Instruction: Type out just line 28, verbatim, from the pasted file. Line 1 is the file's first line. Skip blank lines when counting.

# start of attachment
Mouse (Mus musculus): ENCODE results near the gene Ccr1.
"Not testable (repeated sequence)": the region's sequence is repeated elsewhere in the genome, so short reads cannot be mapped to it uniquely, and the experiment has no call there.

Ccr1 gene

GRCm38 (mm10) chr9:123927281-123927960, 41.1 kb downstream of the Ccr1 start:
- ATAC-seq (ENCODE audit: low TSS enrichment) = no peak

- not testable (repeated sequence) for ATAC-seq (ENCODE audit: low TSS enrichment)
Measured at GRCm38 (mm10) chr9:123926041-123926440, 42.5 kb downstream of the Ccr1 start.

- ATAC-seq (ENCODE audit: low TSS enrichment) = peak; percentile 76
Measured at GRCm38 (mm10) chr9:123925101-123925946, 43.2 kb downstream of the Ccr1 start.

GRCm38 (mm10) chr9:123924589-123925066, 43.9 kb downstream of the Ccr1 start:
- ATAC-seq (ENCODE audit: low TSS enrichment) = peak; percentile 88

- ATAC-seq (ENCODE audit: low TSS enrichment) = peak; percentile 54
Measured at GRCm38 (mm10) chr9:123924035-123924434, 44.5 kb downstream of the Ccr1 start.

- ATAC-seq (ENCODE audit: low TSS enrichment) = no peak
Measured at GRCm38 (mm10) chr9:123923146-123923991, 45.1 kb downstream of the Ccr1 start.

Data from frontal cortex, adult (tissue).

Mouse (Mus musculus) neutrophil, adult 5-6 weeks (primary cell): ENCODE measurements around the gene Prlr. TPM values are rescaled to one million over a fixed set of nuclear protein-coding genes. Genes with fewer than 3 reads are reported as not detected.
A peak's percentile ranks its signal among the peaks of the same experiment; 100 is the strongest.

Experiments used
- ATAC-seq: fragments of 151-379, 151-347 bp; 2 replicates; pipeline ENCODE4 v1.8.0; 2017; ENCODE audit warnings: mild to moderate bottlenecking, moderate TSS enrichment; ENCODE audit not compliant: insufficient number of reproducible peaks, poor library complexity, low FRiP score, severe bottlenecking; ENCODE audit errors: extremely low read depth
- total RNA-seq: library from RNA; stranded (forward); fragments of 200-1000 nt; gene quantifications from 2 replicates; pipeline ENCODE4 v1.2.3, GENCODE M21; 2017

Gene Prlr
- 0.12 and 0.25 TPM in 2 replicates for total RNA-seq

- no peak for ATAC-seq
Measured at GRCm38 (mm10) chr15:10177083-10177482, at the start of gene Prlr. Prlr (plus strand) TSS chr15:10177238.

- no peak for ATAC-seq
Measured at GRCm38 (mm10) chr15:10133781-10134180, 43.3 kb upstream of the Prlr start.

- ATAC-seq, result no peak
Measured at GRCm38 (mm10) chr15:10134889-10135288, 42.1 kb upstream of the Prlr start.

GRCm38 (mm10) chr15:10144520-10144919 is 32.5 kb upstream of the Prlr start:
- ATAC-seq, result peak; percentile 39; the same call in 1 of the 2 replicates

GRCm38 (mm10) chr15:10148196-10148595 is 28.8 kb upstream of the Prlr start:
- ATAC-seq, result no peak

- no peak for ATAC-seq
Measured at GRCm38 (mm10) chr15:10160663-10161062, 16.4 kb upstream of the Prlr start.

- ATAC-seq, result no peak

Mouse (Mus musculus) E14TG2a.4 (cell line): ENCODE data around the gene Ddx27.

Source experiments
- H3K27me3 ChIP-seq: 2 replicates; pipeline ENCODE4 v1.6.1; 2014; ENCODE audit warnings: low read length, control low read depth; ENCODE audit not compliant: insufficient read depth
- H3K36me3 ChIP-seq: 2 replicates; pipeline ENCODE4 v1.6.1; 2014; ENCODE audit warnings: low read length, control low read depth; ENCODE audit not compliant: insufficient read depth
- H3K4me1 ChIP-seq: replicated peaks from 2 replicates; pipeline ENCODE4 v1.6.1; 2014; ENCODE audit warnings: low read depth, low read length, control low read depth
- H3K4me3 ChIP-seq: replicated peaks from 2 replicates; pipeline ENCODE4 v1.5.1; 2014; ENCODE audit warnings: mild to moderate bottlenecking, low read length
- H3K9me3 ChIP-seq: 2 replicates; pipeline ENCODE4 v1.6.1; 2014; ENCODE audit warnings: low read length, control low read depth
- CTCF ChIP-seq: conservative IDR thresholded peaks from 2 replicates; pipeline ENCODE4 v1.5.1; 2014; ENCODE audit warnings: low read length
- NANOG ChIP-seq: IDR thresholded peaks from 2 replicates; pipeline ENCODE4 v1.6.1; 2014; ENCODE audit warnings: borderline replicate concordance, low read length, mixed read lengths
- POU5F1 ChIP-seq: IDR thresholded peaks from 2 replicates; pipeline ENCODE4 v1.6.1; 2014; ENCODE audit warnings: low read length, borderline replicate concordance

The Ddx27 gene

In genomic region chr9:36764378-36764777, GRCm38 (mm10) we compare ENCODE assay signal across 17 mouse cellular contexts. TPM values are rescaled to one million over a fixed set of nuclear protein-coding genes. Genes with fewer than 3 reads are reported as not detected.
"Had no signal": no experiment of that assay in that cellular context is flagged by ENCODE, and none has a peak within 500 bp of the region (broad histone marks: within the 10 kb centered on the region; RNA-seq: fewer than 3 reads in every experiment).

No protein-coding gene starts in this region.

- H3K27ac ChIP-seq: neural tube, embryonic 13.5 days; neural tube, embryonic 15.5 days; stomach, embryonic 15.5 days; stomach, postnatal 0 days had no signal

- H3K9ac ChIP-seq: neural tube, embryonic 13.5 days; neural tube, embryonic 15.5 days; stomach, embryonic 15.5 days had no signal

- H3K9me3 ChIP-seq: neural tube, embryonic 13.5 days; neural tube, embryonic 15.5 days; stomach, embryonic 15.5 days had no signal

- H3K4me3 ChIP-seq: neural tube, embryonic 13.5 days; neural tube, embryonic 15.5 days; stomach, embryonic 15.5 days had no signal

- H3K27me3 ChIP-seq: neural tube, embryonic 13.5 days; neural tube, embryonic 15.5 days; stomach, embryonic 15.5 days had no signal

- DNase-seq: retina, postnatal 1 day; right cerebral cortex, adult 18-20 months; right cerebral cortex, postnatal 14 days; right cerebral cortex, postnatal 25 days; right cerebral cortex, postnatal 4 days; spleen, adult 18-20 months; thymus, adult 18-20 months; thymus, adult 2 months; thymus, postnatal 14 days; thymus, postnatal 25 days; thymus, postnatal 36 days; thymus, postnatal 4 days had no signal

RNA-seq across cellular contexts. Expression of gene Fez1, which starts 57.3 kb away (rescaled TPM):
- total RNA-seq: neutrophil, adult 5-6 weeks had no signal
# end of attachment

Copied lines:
- ATAC-seq, result no peak